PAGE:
barbaroma40, April 8, 2014 (view all comments by barbaroma40)
Just completed Brandon Stanton's book of "Humans of New York." Mr. Stanton captured the real essence and personification of humans in New York as there is no "normal." You could apply Portland's "Keep Portland (New York) Weird" to the photographs in this book. Having visited NYC many times, you will never find the same person(s), costumes or timing of each photograph.
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Catherine Pollock-Robinso, November 29, 2013 (view all comments by Catherine Pollock-Robinso)
This is a beautiful "coffee table" book from the author of a photoblog set in NYC. Stanton left Chicago after losing his job and never looked back. He does much more than take photographs...he really TALKS to his subjects. Common questions? "What would you say to a large group of people?" "What are you afraid of?" This book is charming and thought-provoking all at once. If you love NYC or know someone who loves NYC or have ever wondered what the "real" folks of NYC are like, this is a wonderful book/gift.
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St. Martin's Press -
"Publishers Weekly Review"
by Publishers Weekly,
"Six months after Stanton got his first camera in 2010, he lost his job as a bond trader. Before that, he'd been spending his weekends photographing everything he could find in Chicago, returning home with more than 1,000 images each day. After a weekend trip to New York City floored him with the city's wide variety of inhabitants, Stanton packed his bags and returned to launch 'Humans of New York,' a photo blog that soon morphed into a Facebook page that garnered over 500,000 fans in a little over a year. Here, he presents his most striking images accompanied by commentary from his subjects. Many photo essays of this type have a singular topic in mind, such as highlighting urban blight or homelessness. Stanton doesn't shy away from those topics, but he doesn't dwell either, preferring to offer a more optimistic view of his fellow New Yorkers. There's the Yugoslavian janitor who studied for 12 years to earn his classics degree; Banana George, the world's oldest barefoot water-skier who's now in a wheelchair; Muslims in prayer; and shots of adorable kids, crazy fashionistas, and young lovers, all paired with a comment from Stanton or from the subjects themselves. There's no judgment, just observation and in many cases reverence, making for an inspiring reading and visual experience. Photos. Agent: Brian DeFiore, DeFiore and Co." Publishers Weekly (Starred Review) Copyright PWxyz, LLC. All rights reserved.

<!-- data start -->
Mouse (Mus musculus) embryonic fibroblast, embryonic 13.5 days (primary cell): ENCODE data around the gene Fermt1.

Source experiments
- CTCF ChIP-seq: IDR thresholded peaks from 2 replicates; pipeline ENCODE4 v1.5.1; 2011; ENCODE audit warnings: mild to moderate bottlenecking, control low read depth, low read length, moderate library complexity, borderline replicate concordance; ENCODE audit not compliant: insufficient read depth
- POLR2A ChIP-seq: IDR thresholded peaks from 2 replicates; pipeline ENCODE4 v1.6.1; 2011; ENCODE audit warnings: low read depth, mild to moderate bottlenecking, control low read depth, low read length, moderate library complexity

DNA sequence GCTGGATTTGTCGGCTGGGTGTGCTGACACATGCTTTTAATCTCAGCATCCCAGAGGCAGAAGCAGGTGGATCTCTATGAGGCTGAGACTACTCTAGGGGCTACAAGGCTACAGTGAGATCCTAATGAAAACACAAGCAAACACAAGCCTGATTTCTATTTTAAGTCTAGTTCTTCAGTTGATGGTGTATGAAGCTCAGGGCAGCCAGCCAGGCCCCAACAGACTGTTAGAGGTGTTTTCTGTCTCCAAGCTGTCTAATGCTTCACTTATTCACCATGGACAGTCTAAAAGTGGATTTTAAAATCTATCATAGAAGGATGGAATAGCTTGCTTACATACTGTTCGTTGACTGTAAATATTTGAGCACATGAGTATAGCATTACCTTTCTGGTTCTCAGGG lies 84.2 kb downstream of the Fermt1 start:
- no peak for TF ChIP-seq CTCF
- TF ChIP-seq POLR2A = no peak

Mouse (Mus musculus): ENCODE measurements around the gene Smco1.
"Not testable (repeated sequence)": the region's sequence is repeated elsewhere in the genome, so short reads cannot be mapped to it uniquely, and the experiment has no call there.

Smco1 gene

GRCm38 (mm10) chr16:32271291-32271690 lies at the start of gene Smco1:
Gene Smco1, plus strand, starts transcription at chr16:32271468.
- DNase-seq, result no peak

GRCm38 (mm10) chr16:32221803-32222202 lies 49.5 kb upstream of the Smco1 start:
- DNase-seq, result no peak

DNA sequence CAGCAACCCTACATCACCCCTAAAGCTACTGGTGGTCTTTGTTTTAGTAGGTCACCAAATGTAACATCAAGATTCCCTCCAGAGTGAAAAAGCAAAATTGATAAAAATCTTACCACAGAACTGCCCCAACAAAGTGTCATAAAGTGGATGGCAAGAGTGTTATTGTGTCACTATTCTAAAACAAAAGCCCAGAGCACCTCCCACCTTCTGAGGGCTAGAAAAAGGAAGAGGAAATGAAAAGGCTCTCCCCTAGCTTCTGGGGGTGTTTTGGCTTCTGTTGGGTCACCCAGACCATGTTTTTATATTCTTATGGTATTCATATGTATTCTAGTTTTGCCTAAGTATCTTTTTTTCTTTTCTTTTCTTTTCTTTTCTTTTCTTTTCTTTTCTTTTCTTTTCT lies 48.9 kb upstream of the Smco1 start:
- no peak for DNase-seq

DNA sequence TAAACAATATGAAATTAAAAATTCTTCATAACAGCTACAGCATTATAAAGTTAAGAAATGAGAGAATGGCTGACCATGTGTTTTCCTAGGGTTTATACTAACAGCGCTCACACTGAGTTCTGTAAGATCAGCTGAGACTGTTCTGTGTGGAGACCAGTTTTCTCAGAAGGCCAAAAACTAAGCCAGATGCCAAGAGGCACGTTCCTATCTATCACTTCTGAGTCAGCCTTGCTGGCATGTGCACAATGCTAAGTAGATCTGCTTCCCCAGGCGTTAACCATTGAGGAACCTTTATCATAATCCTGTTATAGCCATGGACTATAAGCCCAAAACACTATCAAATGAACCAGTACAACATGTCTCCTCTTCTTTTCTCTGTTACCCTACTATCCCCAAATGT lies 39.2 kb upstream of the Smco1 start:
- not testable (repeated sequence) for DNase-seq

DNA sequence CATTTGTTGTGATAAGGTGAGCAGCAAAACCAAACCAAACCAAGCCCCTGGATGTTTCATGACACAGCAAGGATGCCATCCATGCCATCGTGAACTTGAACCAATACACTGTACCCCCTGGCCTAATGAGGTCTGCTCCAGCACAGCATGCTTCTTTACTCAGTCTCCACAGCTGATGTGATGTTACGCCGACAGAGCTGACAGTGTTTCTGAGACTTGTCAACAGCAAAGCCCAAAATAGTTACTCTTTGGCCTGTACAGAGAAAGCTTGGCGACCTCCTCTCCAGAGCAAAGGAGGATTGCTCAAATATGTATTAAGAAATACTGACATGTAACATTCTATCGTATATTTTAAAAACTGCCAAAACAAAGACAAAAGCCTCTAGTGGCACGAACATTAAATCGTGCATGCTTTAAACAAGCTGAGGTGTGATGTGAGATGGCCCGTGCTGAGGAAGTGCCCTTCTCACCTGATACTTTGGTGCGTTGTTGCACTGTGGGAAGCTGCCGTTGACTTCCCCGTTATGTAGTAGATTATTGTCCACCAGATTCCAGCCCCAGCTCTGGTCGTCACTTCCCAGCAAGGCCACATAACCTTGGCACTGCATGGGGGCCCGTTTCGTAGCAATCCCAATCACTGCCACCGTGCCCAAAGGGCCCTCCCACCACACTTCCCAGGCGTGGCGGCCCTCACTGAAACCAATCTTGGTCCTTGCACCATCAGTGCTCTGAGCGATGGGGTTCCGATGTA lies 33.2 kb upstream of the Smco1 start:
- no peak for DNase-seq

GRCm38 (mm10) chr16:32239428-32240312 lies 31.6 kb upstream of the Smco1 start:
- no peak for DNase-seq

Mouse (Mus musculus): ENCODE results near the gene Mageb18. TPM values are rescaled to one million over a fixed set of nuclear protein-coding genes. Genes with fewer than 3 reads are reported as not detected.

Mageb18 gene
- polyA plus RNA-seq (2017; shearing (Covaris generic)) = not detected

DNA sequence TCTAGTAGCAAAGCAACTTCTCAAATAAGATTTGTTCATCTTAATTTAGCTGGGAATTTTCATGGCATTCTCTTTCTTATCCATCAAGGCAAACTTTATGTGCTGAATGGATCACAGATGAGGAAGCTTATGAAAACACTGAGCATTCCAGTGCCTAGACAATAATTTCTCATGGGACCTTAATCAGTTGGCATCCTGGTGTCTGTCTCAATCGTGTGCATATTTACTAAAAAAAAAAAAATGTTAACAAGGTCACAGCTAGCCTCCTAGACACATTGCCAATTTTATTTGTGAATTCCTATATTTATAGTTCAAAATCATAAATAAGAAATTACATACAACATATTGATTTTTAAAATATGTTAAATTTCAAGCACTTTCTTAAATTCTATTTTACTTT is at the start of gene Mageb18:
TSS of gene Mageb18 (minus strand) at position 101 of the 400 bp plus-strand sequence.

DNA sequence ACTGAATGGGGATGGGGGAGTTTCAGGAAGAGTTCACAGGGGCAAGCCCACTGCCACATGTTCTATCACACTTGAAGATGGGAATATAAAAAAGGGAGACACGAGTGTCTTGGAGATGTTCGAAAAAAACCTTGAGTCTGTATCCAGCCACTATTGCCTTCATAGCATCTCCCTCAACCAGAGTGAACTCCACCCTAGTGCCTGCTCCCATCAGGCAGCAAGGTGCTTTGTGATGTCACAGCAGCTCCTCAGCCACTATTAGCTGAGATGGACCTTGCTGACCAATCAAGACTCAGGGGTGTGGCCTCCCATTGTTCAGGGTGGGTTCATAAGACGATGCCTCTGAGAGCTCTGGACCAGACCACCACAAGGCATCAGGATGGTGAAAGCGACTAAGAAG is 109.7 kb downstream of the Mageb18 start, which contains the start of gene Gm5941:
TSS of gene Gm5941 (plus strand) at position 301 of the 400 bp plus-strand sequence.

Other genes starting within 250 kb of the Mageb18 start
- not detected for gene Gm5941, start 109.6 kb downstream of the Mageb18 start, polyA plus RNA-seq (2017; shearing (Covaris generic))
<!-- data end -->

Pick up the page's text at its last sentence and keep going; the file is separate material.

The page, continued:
by The Huffington Post,
“Some street photographers hide behind phone booths like paparazzi so their subject wont be aware of their presence, but for Stanton its precisely that awkward interaction, the tearing down of the wall between strangers, that he covets.”
by The New York Times,
"An instant publishing phenomenon."
by The Atlantic,
"Visually arresting and disarmingly deep....The photographs in this volume, some of which have never been published before, capture the city's inhabitants with a commendable eye for demographic diversity and everyday street fashion. But it's Stanton's interviews with his subjects, usually excerpted from their rawest moments, that are the most captivating as they highlight both the hardship and the little victories of an often-unforgiving city."
by New York Magazine,
"[A] lovely collection of photos and essays....The images are gorgeous, and the effect is like walking through a version of our city where startlingly honest thought bubbles appear over everyone's heads."
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